Some time ago I came across a newspaper article from July, 1967, extolling the virtues of a new development in the town. The report talked of the changing face of Bognor Regis with regard to the ‘latest example of modernity so quickly establishing itself in the heart of serene and defiant Victorianism’.
The report continued: “It is the start of what the planners hope to make into a British Estoril, Biarritz, Monte Carlo or Las Palmas – svelte, elegant and progressive in the modern trend of architecture.”
With such a report, I obviously had to look further into the whole development, and was quite surprised at what I found. The area in question is around the Marine Park Gardens of Aldwick, West Bognor. However first we should look back to the beginning of the development in this particular area. It was in 1926 when the Bognor Regis Urban District Council purchased an area of 23½ acres of land with a boundary of the Aldwick Road, the Esplanade and Mill Lane, today known as Nyewood Lane. Mr WHB Fletcher owned this land and as a result of an auction at the Royal Norfolk Hotel, the council paid £15,500. Mr Fletcher retained the rights to the seafront, foreshore and tamarisk hedge, hoping that in the future they would pass to the local authority.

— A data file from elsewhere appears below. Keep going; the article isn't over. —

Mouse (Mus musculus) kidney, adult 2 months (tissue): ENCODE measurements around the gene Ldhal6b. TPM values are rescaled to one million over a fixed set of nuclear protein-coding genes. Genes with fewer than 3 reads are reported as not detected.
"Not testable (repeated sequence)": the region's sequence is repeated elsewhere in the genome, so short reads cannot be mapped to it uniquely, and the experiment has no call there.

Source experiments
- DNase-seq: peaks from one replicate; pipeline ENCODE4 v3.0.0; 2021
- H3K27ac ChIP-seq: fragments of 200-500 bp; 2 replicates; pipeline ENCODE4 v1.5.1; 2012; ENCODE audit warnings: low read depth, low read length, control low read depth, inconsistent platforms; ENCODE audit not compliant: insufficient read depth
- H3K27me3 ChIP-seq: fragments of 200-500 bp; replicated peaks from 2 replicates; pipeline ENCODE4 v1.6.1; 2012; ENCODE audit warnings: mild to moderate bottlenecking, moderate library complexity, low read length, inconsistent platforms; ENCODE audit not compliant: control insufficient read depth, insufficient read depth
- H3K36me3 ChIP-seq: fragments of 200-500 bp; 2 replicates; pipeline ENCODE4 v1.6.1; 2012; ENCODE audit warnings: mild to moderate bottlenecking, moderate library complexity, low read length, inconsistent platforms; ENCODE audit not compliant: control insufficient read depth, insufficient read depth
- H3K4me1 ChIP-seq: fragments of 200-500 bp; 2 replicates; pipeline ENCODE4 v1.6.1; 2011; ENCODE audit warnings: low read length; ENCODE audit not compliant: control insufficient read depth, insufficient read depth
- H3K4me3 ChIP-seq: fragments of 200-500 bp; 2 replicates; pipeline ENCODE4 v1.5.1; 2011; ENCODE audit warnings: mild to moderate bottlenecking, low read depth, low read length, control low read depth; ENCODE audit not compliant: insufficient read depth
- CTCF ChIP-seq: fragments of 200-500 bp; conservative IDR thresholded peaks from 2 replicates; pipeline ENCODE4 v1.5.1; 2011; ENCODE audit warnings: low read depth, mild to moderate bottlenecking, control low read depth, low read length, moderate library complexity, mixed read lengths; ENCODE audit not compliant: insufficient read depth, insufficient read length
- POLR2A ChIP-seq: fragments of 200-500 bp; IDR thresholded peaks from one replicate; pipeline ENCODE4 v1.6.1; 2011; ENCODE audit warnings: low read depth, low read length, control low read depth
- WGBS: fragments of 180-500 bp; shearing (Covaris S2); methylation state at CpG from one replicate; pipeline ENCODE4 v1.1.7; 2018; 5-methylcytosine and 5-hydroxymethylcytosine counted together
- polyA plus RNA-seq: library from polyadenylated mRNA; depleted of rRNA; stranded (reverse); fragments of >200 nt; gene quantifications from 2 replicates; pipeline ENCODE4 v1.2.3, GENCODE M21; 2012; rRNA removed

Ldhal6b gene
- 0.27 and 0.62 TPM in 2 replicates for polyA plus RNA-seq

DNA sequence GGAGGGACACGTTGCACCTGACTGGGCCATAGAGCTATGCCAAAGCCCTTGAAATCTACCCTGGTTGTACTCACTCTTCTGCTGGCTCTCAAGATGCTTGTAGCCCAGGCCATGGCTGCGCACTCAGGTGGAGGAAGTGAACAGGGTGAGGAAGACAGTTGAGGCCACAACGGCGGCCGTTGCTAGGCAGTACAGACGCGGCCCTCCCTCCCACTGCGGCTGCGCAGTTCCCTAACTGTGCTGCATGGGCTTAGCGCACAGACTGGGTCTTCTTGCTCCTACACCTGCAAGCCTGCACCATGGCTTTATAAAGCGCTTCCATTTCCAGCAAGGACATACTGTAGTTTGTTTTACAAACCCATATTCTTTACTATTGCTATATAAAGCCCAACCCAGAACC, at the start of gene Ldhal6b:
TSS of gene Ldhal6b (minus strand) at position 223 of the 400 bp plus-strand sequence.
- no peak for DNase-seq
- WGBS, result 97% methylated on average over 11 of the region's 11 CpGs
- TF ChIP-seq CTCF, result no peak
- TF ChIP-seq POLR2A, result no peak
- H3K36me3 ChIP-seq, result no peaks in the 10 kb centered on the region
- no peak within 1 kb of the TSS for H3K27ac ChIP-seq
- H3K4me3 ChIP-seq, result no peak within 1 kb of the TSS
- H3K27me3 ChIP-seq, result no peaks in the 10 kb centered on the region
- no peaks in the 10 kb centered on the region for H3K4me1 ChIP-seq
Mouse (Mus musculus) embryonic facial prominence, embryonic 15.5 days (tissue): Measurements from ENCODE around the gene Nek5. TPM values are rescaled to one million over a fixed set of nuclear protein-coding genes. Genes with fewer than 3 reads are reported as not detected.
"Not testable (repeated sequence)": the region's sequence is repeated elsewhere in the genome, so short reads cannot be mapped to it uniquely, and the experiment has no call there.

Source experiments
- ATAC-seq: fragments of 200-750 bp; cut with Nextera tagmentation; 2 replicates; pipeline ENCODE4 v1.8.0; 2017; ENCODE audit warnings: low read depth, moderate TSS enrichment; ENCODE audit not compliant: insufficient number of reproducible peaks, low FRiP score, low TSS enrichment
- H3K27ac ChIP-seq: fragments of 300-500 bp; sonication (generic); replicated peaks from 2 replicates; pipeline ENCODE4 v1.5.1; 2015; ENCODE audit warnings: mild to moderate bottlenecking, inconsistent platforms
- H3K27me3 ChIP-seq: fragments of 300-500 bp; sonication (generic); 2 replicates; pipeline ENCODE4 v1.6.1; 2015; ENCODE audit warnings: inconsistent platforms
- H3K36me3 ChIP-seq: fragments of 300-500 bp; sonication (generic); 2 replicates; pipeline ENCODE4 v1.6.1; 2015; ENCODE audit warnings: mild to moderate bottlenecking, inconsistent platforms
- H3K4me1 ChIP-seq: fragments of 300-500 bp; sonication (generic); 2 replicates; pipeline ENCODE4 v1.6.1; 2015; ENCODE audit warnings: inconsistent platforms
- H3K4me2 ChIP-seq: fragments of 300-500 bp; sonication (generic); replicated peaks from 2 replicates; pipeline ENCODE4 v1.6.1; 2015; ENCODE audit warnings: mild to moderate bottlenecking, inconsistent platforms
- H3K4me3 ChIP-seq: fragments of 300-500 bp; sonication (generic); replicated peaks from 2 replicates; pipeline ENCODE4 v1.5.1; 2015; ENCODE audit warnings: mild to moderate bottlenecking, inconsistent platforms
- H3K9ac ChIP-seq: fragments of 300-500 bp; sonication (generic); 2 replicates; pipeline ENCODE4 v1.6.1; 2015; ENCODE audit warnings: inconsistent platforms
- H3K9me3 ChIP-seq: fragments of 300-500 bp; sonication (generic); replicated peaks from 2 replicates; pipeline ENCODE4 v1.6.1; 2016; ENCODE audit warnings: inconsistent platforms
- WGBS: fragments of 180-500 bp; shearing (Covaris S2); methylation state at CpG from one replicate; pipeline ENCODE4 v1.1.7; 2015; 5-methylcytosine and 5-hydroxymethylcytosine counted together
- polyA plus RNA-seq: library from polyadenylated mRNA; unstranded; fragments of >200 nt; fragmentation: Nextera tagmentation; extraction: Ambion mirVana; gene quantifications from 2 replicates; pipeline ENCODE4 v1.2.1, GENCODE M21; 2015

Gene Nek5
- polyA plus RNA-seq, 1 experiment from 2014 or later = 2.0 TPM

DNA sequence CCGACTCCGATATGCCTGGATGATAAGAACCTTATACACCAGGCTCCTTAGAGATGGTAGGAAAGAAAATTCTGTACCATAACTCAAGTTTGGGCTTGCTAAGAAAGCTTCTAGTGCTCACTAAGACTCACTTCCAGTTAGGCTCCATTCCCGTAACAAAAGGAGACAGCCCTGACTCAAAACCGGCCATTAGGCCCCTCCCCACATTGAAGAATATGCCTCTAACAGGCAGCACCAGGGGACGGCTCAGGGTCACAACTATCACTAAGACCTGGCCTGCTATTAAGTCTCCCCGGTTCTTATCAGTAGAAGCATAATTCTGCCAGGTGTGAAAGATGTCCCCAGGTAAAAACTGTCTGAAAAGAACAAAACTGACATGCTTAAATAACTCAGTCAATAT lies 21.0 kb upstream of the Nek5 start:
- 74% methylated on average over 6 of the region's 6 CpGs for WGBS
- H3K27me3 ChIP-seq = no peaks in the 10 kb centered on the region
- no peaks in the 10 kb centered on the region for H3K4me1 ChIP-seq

The council then proceeded to sell some of the land to developers, but the council retained a length of land running parallel to the sea to be developed as a public garden. This was then to become the Marine Park Gardens we know today.
In 1931 there was a brochure produced by HW Seymour, developer and local builder, with regard to a new development, that of the Marine Park Estate. The brochure reported: “It was designed with a view to refreshing the memories of those who are acquainted with the district of West Sussex; it is a straightforward statement of fact, devoid of sentiment or stupid padding and will, we hope, create in those contemplating retirement or residence in the South, a desire for further detailed information.”